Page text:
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Behind the Black Robes: Failed Justice Paperback – August 20, 2009
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"Enlightenment Now: The Case for Reason, Science, Humanism, and Progress"
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About the Author
Johnson lives life her way. An unconventional 74-year-old, she has long been a fierce advocate for fathers' rights in family courts. She is an outspoken critic of the Massachusetts court system, which she says is rife with corruption. In 2002, she ran a quixotic campaign for governor, campaigning in an antique fire truck and promising to use creativity, compassion, and a willingness to listen to the People to mend an ailing government. In 2006, Johnson was barred from practicing law in Massachusetts. "The disbarment by a kangaroo court was an effort to silence my criticism of the courts," she said, adding laughingly, "I'll have to write a series of judicial murder mysteries and kill off a judge in the prologue of every one." A newspaper wrote, "While we don't fully agree with either her politics or her methods, Johnson is a character in a humdrum world sorely in need of more characters. She's the thorn in the side, the thumbtack on the chair. . . . Johnson speaks her mind, and loudly."
Top customer reviews
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Unfortunatly the organized institution that passes for justice and law is so controlled, so corrupt, and so unbelivable ,...I wish all of us luck with our corrupt and caprecious system. Kudos to her for stepping out with this information. This was a very brave act. And this book is currently underapreciated.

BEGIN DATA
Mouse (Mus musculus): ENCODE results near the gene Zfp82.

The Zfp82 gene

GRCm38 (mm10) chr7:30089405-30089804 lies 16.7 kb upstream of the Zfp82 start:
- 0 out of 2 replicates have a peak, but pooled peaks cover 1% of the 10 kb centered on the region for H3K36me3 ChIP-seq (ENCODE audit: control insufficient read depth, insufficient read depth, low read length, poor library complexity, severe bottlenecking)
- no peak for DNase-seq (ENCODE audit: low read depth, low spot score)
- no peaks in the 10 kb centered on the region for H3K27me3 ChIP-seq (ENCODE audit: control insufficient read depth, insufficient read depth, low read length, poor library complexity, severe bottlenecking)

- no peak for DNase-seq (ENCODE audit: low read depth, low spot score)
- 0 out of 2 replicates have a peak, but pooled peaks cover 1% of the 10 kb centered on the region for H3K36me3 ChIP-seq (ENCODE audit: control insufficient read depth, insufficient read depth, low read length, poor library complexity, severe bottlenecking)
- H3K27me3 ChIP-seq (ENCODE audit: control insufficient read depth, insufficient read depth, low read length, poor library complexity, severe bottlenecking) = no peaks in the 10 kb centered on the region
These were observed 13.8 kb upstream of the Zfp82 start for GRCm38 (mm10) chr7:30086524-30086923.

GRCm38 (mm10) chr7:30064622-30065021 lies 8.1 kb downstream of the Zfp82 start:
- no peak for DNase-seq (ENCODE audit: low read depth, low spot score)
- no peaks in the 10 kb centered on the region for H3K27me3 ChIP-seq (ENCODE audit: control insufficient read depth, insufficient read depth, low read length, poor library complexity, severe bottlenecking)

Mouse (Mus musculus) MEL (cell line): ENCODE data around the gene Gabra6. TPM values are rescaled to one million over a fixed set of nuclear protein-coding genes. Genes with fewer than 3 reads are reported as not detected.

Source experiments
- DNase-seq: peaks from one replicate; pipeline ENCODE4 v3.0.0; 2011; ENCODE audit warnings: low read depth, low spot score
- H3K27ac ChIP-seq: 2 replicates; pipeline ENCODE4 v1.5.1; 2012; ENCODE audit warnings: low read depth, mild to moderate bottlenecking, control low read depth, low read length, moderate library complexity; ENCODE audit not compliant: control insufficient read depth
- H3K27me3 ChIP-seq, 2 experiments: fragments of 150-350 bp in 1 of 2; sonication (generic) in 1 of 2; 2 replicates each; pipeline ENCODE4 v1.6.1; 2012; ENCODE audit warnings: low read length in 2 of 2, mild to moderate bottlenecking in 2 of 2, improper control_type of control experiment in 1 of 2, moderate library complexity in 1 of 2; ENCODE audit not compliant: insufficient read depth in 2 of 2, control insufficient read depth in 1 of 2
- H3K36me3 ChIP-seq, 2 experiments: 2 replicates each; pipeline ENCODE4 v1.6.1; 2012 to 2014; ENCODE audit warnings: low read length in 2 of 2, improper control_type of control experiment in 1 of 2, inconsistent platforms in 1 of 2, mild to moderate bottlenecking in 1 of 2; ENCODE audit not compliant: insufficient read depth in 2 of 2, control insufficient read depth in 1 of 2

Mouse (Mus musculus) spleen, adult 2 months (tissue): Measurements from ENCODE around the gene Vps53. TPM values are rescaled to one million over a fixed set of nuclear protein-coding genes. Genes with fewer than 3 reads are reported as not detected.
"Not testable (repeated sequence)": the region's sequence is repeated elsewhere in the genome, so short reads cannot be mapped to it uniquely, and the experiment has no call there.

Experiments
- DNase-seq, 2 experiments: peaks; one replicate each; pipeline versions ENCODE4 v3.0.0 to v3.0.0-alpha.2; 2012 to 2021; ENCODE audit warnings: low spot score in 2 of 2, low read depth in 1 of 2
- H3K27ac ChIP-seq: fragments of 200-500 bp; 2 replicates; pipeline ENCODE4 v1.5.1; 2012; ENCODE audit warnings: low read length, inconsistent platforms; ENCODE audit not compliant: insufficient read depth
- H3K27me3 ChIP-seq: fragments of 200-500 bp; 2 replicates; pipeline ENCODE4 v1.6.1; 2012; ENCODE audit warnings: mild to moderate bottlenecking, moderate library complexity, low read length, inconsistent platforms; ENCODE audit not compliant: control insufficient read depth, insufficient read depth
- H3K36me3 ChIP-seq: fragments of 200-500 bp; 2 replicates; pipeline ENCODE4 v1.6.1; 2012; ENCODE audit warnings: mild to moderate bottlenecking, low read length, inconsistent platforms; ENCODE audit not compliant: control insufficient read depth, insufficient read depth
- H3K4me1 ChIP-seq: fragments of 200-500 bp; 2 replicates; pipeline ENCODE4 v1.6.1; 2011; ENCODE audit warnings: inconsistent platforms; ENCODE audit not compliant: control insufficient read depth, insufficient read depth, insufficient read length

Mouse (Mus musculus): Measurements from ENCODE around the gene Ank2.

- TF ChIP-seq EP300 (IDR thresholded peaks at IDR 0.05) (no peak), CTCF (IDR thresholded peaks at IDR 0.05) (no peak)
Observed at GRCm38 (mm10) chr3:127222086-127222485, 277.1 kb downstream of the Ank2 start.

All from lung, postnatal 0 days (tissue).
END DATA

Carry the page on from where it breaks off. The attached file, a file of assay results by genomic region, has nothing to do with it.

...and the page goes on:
Unfortunatly I don't think the American public is ready to fully grasp the depth and scope of this corruption and malase. Too many want to belive that our system is unfailable and just,....it isn't.
As a twenty-plus year paralegal I was riveted to this book, its storylines, and the legal strategies. Barbara should be proud of, and honored for, this informative work and all it represents. It is time the suffering end and the public's confidence in the integrity of our judiciary be restored. Absolute power corrputs absolutely, and no judge, prosecutor, or minion of the court, is above the supreme law of our land.
Thank you to the author. I was given your book as a birthday present. The best gift I have received since I got my Black's Law Dictionary some eighteen years ago. I will be recommending your book to every advocate for justice I know.
You see the t.v. and newspaper stories and wonder what kind of nut case picks up a gun and shoots a judge, a lawyer, a spouse, maybe even the children and oneself in a divorce or child custody case. You wonder what happened to old Fred, from work, who used to be a strapping young middle-class professional husband and father, and how, since his separation or divorce, he has withered and degenerated into a sickly, miserable failure living in a rat hole. You don't comprehend it because it's not happening to you. But if you want to understand it, this is your chance. In her years as a practicing family law attorney, Johnson will take you by the hand and show you how things like these can happen, are happening, and how, in large part, it all goes to the old but still growing problem of judicial abuse in the courts, on a very local and personal level, and the complicity of the federal government in nurturing and funding this constitutional and social catastrophe that has the potential of victimizing any one of us at any time in our life.
Loaded with anecdotal support from real life cases, the stories alone, though disturbing, are worth the read. It'll leave you feeling like the only thing missing from the image of the judge sitting high on the bench in the black robe is the black hood.
Johnson writes in an expository, and not at all bitter, fashion of her experiences, observations, and problems in the legal system while representing her clients. She expresses a sincere respect for the law, our constitution, and especially of the need to be vigilant and to insure that all players, in this case the judges and courts, abide by the rules as is required by the rest of us.
This is a good read. It should be required reading for every law and criminal justice student, judge, prosecutor, policeman, and anyone with legal authority over others. It is an excellent oppositional perspective but from the inside the system.